In 1998 Ms Hackitt joined the Chemical Industries Association as Director of Business and Environment. She became Director General of the Association in April 2002. She was appointed as a member of the Health and Safety Commission on the same date. She held that post until December 2005.
The Department of Work and Pensions (DWP) (HSE’s sponsor Department) has submitted proposals to the Department of Communities and Local Government (CLG) for a national indicator relevant to the partnership between HSE and Local Authorities (LAs). Acceptance of this indicator would mean that it would form part of the proposed 200 national indicators being developed in response to the Local Government White Paper, Stronger and prosperous communities. The Government is keen to ensure that the national indicators reflect the local government regulatory priorities identified by Peter Rogers. The submission argues the need for a joined up indicator, which: reflects the health of the local working age population and the impact on their capability for work; creates a focus for seeking to achieve specific outcomes; and captures the joined up work between local authorities and HSE, DWP, and the Department of Health.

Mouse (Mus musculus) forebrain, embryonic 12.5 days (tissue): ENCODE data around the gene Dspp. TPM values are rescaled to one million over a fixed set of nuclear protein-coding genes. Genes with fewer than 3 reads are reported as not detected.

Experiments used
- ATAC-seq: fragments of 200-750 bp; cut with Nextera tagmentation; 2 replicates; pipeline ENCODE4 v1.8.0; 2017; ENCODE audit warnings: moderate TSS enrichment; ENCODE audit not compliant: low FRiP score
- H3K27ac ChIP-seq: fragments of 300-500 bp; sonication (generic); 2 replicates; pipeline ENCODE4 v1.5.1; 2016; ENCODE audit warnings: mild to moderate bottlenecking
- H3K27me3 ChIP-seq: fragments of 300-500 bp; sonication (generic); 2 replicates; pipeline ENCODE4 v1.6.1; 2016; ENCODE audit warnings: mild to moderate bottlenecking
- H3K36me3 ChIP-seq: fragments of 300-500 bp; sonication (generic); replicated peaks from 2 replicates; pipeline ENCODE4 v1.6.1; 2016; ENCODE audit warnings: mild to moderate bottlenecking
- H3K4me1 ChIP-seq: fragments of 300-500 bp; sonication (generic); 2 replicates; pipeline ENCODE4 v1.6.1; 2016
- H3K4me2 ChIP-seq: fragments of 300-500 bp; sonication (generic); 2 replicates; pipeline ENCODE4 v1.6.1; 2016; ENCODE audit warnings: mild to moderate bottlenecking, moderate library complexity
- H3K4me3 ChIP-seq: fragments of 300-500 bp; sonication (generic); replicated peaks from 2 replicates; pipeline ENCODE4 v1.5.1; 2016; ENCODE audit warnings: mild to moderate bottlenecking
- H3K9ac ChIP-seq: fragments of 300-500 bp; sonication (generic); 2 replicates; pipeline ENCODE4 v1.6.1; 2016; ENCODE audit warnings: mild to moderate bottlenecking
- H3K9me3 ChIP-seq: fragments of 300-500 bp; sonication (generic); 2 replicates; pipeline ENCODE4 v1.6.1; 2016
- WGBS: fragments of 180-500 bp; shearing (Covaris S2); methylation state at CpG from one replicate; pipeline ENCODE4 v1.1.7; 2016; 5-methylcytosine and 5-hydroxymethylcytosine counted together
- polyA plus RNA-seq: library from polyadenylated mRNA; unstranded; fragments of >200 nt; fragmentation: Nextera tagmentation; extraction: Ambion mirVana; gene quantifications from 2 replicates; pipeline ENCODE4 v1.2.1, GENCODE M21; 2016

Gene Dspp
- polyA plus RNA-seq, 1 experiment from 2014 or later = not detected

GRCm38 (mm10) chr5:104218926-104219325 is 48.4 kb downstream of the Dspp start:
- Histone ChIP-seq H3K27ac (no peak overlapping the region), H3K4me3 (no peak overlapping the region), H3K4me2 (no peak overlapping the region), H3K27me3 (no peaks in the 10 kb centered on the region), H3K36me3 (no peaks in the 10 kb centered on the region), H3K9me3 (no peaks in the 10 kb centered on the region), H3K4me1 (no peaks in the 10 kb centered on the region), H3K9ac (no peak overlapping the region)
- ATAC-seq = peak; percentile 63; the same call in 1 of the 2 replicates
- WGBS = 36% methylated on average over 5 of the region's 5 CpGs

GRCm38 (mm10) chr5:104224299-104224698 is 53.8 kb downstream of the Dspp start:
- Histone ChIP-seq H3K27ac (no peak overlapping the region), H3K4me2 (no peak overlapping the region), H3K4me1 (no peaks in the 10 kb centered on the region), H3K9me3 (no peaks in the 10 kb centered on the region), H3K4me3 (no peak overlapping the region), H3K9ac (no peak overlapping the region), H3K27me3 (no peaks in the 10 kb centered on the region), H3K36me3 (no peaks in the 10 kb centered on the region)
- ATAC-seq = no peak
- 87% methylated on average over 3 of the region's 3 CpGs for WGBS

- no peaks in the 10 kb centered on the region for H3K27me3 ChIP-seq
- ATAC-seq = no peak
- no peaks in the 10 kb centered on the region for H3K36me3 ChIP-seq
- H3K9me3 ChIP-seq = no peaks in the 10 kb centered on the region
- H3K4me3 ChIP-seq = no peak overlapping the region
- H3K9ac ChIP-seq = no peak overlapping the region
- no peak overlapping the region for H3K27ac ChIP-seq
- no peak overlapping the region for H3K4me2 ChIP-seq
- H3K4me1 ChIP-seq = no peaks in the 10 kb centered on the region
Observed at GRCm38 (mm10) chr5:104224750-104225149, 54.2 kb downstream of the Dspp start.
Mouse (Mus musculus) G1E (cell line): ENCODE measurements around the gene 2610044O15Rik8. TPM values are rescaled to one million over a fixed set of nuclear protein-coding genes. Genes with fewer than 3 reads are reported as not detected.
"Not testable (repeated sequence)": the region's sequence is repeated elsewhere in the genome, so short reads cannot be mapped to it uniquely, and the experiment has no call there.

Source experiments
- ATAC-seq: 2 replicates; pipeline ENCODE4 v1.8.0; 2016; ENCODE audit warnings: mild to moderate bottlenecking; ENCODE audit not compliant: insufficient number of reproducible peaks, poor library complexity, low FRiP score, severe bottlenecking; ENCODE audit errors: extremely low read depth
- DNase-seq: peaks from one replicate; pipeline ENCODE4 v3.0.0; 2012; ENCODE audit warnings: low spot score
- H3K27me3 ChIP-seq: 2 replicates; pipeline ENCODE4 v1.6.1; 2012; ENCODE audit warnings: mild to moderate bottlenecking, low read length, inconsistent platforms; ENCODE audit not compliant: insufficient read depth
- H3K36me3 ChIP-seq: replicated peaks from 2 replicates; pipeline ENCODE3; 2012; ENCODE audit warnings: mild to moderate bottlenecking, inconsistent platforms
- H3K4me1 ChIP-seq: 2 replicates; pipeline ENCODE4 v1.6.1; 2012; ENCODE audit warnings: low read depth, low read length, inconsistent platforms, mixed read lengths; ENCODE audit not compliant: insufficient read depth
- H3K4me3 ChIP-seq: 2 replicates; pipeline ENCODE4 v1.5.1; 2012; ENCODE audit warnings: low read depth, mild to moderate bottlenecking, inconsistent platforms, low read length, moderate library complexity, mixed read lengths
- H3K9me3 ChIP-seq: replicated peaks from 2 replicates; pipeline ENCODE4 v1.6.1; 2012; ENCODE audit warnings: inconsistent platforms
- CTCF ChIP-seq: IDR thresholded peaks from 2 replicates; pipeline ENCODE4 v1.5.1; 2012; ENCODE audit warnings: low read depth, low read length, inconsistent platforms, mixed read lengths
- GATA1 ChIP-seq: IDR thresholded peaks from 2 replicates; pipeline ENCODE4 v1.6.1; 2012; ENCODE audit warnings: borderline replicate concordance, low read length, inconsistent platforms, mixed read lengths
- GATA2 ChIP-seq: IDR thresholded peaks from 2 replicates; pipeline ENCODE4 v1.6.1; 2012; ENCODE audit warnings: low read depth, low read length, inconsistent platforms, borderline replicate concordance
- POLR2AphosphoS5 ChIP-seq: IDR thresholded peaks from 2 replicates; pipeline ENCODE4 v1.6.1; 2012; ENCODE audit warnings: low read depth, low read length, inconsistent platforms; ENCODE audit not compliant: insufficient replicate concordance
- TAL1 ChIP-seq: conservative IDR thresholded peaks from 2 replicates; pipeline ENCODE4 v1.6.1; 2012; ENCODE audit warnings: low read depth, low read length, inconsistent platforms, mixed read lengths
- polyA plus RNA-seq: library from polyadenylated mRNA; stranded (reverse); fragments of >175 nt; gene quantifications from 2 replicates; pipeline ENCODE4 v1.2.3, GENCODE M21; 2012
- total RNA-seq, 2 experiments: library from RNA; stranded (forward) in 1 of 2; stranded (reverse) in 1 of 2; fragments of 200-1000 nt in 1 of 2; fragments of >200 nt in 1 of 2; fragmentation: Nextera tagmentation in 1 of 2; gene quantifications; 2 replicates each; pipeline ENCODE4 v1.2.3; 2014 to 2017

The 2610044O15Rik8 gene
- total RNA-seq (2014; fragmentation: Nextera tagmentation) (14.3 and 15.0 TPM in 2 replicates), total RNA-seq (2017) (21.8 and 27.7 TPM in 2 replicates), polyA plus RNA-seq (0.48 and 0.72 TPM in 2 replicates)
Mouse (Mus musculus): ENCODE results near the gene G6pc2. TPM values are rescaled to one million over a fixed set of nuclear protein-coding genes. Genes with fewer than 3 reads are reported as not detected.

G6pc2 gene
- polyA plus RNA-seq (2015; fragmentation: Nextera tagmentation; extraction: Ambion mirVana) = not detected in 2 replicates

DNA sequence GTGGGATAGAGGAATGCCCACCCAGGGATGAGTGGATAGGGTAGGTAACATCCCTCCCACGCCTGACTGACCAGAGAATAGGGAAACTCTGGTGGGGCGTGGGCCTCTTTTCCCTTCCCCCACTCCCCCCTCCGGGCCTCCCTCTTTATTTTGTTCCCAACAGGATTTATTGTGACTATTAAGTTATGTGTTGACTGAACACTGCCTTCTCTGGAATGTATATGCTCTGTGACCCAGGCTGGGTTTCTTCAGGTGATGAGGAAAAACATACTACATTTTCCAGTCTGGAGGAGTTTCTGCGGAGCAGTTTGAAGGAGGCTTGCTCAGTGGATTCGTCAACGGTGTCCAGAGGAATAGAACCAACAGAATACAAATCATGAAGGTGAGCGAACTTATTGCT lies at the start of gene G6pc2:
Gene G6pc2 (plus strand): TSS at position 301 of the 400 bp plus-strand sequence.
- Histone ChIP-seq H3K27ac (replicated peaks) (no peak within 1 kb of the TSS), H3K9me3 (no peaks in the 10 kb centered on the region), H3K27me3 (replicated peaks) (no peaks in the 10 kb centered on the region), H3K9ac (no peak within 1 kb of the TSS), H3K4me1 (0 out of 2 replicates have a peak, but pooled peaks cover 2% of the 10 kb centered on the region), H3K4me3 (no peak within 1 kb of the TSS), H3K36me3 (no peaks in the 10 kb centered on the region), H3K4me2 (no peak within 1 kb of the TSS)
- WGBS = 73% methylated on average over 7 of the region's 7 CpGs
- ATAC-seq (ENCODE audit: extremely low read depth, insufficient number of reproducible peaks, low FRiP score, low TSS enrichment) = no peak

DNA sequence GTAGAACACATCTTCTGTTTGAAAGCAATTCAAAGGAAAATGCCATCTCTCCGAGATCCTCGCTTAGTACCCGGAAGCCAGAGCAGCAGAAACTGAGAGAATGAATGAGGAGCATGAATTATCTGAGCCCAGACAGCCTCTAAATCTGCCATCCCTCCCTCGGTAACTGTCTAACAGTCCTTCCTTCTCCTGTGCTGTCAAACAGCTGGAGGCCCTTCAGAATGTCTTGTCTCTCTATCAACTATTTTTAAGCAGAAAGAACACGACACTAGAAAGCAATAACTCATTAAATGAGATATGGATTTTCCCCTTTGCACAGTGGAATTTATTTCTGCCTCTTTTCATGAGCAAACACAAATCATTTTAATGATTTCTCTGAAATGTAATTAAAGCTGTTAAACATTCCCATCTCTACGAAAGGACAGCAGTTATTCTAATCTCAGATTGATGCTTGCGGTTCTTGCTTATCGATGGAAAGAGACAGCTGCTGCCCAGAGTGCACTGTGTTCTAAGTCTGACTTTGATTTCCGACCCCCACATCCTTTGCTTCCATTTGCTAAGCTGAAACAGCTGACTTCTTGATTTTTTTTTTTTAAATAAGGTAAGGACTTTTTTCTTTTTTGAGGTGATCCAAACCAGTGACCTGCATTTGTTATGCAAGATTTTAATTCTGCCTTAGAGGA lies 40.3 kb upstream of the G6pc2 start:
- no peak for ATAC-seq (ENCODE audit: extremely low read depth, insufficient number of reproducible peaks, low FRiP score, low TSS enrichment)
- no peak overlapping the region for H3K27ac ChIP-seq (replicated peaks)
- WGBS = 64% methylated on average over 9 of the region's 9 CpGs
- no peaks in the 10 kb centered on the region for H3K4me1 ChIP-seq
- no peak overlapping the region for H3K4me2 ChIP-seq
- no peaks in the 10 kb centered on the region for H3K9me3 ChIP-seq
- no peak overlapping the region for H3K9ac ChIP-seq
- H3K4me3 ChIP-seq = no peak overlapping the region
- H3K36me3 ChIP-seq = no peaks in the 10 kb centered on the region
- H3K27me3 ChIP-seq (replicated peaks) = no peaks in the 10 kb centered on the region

The indicator would place a greater focus on the objectives of the cross government Health, Work and Well-being (HWWB) strategy. It will look at the impact of partnership working at local level to reduce the numbers of people leaving work and moving on to incapacity benefits because of occupational ill health. It is envisaged that LAs would work in partnership with DWP, HSE, the NHS (specifically Primary Care Trusts) and employers.
CLG is expected to present their agreed indicator set to local authorities shortly to coincide with the 2007 Comprehensive Spending Review.
The Better Regulation Executive (BRE) and the National Audit Office (NAO) have recently carried out a review of HSE to explore whether it is implementing Hampton effectively. The review team considered whether there was evidence to support HSE's work to demonstrate: a risk-based approach; transparency and accountability; and economic progress. The review team, which included Executive Director of LACORS, Derek Allen, also considered the HSE/LA Partnership. The partnership has already been flagged up by BRE as an area of good practice. The final report is due in early 2008.
HSE’s regional Partnership Managers (PMs) met on 2-3 October to review exiting activity and discuss future plans. The PMs discussed a range of issues including: the Fit3 portfolio for 2008/09; the workplace transport campaign; Local Area Agreements (LAAs); and piloting an S&T database across the Midlands, The meeting was also attended by representatives of LAU, LACORS and Fit3. Further details will be disseminated to LAs through HSE’s Partnership Teams.